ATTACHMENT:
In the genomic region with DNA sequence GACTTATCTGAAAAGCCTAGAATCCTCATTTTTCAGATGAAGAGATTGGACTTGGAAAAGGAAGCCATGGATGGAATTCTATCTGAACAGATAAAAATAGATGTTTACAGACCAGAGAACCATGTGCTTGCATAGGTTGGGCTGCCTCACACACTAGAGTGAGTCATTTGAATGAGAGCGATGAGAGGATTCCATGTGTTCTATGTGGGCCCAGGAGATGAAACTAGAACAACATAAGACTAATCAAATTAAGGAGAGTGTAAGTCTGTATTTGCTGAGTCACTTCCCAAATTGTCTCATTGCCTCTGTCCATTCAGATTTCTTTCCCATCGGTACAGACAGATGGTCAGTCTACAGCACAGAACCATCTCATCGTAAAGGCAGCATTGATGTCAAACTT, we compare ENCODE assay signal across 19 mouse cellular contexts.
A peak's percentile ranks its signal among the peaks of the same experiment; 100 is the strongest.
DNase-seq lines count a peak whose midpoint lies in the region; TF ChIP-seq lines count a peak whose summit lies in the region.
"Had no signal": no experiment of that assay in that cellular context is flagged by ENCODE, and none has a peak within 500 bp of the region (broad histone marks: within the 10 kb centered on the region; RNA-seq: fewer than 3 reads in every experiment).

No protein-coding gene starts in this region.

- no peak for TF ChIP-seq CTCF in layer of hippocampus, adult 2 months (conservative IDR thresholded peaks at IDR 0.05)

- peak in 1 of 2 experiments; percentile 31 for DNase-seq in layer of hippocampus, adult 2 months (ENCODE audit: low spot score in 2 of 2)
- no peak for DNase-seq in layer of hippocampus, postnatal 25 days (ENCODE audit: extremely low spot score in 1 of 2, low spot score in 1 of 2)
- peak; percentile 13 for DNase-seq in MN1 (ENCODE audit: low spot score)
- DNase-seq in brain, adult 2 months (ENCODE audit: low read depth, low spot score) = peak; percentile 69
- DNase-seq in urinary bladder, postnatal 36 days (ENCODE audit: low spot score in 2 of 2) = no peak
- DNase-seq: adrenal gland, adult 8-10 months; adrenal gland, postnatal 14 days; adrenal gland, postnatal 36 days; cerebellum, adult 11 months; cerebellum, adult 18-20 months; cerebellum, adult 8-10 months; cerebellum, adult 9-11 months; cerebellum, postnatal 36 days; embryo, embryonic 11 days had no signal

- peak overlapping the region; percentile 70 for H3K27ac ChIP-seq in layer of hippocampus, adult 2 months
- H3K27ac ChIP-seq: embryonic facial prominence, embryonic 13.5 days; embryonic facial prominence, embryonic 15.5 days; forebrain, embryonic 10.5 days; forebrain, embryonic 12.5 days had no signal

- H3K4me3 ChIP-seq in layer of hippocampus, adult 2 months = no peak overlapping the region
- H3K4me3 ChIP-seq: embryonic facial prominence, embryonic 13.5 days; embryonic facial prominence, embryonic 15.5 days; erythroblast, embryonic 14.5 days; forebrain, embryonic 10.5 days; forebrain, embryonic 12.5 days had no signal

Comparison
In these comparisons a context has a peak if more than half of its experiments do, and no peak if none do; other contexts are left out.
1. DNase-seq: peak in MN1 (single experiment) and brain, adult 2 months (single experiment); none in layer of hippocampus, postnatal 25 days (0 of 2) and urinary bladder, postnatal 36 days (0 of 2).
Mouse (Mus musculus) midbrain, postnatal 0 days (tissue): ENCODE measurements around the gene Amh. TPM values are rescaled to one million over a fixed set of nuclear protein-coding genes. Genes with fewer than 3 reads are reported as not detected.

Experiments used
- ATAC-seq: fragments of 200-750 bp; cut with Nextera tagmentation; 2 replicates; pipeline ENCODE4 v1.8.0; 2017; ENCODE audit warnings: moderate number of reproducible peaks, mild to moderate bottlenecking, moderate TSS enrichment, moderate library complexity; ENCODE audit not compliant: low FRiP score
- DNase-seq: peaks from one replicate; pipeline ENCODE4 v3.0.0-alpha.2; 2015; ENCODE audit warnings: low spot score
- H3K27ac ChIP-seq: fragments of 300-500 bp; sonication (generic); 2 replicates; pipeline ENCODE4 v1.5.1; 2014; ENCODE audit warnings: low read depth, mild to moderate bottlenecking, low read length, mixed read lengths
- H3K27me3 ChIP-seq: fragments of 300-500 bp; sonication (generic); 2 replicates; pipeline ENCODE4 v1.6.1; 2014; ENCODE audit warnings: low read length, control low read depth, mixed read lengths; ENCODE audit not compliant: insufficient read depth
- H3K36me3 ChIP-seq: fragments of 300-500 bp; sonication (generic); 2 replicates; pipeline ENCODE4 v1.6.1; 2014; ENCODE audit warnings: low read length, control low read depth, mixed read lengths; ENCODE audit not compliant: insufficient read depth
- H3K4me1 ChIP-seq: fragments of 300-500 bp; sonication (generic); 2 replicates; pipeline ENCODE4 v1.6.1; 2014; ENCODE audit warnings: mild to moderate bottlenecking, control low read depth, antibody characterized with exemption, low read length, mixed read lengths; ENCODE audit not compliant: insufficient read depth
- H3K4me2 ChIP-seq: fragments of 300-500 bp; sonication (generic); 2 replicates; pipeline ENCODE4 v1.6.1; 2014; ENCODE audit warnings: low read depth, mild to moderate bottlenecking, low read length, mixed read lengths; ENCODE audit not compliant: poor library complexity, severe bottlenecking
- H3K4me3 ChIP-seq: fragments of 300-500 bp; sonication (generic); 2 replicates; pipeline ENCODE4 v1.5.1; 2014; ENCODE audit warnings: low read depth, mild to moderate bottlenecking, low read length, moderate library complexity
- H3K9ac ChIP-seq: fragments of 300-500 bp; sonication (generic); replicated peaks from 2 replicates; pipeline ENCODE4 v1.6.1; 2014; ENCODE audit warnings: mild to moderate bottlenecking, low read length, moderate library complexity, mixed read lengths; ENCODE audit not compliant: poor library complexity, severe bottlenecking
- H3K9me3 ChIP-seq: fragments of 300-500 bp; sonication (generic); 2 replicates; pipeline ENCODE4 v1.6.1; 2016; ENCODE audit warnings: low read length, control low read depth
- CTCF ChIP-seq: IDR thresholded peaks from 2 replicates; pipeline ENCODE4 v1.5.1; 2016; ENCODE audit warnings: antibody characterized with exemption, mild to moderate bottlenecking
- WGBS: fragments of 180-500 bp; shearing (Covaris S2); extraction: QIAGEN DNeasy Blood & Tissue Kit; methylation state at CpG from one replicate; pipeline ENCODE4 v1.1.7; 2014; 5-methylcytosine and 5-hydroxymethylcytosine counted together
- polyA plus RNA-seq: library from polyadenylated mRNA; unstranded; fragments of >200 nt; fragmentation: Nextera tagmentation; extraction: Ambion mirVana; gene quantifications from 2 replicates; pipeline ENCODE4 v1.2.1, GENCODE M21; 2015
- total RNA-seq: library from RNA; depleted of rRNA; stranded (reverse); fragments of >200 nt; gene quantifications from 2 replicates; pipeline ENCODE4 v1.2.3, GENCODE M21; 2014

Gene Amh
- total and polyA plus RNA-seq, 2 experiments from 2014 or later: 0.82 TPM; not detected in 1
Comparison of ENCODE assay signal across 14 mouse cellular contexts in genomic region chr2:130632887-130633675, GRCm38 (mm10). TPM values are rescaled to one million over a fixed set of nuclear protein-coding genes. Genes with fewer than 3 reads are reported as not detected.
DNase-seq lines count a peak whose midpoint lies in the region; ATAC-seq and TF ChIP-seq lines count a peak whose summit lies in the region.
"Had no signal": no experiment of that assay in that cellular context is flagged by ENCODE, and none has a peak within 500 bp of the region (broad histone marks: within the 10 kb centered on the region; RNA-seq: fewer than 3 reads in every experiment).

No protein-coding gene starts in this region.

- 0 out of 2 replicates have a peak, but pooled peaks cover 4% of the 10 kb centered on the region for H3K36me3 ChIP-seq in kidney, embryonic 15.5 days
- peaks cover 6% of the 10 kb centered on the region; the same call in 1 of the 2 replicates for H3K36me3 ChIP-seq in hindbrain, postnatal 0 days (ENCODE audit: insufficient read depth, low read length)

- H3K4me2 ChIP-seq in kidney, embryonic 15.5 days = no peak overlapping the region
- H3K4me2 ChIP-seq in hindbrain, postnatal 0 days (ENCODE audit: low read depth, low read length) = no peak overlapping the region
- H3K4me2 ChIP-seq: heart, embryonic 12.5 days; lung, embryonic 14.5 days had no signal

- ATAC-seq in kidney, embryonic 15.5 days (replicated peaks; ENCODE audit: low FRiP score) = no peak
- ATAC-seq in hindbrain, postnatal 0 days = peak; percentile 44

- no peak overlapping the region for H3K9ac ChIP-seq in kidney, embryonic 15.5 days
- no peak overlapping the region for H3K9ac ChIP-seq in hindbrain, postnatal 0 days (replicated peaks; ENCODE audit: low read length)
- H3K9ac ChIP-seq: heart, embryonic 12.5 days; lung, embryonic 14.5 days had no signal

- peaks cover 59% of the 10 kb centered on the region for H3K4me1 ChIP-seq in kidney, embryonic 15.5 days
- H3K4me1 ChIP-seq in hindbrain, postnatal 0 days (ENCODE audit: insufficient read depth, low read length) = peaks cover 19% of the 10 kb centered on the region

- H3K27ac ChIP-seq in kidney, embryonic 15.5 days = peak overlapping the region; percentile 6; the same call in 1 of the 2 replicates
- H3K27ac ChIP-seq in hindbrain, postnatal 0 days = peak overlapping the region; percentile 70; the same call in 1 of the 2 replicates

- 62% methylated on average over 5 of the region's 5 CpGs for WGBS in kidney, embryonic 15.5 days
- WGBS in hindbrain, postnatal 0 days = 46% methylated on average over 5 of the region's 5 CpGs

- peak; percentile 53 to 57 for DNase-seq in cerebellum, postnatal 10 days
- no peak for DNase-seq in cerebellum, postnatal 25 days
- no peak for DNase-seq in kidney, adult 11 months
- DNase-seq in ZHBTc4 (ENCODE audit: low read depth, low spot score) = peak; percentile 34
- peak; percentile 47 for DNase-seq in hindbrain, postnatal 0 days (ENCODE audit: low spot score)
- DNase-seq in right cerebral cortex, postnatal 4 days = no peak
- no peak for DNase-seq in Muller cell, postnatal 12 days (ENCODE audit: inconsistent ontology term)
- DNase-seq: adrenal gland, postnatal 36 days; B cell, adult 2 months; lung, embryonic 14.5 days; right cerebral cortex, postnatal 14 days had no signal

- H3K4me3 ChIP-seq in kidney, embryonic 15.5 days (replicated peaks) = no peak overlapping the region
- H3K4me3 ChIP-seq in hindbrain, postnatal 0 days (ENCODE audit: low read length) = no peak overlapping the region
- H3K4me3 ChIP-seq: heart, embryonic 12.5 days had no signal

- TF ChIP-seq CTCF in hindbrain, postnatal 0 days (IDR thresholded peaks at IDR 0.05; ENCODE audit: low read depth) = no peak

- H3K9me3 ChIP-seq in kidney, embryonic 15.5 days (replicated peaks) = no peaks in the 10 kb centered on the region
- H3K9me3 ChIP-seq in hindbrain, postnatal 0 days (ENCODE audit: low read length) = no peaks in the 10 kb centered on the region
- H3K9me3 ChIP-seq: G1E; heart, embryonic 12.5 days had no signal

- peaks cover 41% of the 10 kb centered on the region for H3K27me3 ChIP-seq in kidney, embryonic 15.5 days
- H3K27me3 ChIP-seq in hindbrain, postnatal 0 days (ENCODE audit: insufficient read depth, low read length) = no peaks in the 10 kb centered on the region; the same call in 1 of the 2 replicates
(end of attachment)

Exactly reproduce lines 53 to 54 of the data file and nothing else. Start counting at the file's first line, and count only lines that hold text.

- H3K4me1 ChIP-seq in hindbrain, postnatal 0 days (ENCODE audit: insufficient read depth, low read length) = peaks cover 19% of the 10 kb centered on the region

- H3K27ac ChIP-seq in kidney, embryonic 15.5 days = peak overlapping the region; percentile 6; the same call in 1 of the 2 replicates